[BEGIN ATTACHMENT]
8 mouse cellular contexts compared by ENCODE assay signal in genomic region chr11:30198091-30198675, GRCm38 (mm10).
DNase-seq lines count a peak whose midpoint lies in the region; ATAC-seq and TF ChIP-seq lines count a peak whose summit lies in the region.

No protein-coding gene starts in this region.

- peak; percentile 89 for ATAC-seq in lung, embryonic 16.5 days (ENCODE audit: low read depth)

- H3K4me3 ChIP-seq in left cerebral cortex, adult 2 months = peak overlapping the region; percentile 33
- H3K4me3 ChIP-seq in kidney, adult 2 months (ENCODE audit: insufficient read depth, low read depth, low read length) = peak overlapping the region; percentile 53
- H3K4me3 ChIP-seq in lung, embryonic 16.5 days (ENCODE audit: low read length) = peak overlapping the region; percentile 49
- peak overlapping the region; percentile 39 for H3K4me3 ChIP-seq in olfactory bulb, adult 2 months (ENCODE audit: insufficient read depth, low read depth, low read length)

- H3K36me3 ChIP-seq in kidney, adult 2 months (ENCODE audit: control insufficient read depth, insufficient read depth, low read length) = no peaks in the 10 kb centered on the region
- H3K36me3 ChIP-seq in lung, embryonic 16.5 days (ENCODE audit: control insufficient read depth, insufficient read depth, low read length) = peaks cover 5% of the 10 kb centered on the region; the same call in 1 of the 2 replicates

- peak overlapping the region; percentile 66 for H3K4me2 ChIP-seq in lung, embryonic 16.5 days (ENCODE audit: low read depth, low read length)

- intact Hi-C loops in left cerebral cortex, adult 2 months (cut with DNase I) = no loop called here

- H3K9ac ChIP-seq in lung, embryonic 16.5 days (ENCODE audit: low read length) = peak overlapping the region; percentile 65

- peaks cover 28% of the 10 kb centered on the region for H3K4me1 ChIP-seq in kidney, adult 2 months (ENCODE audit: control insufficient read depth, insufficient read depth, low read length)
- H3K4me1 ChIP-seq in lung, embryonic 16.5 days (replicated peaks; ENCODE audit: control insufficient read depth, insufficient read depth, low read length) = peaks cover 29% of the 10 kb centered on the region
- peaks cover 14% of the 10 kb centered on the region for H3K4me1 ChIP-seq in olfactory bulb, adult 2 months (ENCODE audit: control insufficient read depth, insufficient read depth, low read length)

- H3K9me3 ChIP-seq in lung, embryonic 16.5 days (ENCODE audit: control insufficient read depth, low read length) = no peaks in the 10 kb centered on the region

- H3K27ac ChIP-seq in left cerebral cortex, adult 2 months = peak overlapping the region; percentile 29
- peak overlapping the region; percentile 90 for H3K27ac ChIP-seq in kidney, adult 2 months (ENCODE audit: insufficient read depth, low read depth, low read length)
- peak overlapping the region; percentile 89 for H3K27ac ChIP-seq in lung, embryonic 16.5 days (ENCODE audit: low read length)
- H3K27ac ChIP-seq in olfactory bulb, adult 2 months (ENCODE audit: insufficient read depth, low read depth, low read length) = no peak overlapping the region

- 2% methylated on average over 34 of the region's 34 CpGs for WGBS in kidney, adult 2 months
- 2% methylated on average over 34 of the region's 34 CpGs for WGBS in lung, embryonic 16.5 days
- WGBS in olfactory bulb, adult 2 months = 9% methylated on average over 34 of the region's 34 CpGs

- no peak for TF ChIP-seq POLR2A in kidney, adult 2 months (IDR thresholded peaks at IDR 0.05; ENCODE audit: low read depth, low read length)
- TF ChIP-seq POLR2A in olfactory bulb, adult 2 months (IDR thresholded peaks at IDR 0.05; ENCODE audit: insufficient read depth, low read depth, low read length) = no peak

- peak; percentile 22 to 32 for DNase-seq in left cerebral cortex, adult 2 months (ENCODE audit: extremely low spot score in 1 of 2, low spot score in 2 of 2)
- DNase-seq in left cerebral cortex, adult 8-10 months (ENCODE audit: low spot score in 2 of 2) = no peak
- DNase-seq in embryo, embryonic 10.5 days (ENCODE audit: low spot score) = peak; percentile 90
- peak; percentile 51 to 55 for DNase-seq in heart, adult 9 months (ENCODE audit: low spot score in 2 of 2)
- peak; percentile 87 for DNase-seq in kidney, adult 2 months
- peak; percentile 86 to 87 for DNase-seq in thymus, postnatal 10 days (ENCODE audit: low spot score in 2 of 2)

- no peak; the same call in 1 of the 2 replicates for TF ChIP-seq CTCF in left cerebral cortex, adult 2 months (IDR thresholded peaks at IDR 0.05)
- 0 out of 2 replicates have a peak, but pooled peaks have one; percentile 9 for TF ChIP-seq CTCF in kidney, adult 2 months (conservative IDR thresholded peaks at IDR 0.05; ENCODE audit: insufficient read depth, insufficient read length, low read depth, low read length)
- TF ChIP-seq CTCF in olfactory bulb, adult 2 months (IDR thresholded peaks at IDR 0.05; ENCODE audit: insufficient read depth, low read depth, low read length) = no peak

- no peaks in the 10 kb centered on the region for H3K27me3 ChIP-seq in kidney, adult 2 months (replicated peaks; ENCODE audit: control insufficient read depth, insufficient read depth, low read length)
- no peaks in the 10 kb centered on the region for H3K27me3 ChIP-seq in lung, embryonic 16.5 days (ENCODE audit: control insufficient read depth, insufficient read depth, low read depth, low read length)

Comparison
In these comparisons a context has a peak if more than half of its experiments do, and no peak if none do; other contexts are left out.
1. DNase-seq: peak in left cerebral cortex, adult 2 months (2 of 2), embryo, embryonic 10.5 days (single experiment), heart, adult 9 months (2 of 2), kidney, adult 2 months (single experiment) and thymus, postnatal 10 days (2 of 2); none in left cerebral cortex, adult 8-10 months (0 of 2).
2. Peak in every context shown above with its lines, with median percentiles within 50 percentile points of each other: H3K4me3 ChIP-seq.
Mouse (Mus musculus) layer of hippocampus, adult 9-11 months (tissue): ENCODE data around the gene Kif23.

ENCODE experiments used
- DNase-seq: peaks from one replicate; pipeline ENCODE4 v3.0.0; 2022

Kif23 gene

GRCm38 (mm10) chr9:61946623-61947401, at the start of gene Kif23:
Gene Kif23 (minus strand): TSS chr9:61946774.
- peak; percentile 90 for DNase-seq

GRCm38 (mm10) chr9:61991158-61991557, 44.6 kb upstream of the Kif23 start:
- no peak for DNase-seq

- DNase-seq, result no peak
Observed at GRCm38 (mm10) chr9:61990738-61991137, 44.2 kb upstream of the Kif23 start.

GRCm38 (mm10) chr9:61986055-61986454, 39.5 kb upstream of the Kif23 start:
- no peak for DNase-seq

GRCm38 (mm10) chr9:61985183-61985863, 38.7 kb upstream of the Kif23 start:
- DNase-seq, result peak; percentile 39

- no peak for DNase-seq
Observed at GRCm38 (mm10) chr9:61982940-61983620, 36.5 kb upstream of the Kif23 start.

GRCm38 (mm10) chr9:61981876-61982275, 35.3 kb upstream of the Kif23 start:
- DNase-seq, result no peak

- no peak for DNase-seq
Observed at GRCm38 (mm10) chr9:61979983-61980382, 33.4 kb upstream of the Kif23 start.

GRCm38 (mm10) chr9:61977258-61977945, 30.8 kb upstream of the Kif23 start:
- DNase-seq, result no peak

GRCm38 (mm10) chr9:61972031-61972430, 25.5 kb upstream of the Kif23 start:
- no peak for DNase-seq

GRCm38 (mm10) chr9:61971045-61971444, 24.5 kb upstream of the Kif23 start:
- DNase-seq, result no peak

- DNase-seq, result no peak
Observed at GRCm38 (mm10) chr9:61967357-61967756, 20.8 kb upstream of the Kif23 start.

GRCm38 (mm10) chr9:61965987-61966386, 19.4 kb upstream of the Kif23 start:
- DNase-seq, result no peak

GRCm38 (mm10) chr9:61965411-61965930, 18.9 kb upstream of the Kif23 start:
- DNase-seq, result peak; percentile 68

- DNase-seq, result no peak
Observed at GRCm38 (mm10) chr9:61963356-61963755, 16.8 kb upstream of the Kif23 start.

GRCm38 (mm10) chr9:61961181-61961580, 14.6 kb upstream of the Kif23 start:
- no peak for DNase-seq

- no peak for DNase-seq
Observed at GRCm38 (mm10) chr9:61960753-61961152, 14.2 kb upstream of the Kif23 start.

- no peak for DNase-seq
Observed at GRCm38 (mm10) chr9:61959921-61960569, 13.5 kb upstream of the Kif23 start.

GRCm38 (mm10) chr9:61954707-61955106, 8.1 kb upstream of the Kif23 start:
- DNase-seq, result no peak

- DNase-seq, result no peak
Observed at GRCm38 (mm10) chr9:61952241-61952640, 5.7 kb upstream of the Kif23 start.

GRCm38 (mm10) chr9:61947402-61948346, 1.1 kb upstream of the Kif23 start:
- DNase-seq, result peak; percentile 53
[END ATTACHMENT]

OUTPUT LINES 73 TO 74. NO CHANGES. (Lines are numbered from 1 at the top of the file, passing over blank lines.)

GRCm38 (mm10) chr9:61965411-61965930, 18.9 kb upstream of the Kif23 start:
- DNase-seq, result peak; percentile 68